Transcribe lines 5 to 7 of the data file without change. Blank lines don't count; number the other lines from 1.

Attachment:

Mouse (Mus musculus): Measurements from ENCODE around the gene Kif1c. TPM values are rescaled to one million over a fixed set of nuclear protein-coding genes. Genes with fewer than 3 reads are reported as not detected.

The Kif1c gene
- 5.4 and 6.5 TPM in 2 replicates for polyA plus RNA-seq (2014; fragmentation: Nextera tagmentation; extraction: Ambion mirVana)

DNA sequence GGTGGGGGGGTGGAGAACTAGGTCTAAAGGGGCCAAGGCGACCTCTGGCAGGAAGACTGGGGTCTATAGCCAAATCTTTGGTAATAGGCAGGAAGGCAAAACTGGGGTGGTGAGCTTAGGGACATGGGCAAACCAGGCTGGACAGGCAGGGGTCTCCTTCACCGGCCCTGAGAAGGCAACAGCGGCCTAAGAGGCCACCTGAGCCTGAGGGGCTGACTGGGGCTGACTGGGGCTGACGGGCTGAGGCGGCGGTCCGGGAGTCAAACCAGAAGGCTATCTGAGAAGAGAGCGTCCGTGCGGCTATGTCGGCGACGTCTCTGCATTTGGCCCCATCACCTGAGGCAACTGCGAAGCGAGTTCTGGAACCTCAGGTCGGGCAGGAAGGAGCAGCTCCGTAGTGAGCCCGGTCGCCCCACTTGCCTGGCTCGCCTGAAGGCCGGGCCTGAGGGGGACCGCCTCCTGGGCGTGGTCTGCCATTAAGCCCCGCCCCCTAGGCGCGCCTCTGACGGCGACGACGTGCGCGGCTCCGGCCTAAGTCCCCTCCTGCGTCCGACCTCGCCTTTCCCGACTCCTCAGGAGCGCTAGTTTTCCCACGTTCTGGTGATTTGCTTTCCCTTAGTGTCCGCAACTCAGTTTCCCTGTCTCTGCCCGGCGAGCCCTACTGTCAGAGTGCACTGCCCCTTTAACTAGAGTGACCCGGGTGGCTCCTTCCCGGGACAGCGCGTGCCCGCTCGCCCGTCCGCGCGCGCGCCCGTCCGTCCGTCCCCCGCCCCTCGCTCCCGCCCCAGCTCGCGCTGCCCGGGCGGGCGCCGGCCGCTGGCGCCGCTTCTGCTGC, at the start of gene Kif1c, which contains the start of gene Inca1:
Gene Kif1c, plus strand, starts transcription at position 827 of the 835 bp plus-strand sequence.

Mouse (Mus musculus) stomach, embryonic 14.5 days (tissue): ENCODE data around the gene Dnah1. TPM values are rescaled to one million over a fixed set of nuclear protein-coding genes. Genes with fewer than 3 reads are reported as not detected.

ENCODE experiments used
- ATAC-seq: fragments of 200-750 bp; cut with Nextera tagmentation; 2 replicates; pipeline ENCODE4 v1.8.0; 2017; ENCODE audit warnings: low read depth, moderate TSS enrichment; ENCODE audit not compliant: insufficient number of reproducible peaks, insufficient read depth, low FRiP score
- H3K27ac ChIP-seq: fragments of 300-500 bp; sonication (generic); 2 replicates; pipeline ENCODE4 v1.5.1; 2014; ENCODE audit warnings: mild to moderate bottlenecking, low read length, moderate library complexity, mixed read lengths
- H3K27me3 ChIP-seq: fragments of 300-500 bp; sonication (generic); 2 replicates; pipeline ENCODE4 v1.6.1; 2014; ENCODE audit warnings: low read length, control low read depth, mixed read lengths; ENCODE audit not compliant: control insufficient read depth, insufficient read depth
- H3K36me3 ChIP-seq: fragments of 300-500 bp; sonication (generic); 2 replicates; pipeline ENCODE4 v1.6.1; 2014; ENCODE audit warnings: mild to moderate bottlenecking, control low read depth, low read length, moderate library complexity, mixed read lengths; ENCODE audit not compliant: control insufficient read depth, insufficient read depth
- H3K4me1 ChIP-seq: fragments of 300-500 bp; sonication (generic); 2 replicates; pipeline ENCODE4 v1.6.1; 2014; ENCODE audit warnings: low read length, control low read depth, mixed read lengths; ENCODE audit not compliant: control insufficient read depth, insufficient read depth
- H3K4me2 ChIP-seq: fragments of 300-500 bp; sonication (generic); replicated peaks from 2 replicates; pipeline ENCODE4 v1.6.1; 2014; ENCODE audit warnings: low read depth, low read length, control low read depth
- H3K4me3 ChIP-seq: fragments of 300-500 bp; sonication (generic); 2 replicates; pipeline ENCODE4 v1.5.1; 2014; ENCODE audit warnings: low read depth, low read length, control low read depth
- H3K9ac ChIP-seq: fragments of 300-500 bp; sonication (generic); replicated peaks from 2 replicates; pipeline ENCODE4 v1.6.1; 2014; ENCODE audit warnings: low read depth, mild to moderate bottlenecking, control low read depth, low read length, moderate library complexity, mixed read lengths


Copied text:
Gene Kif1c, plus strand, starts transcription at position 827 of the 835 bp plus-strand sequence.

Mouse (Mus musculus) stomach, embryonic 14.5 days (tissue): ENCODE data around the gene Dnah1. TPM values are rescaled to one million over a fixed set of nuclear protein-coding genes. Genes with fewer than 3 reads are reported as not detected.

ENCODE experiments used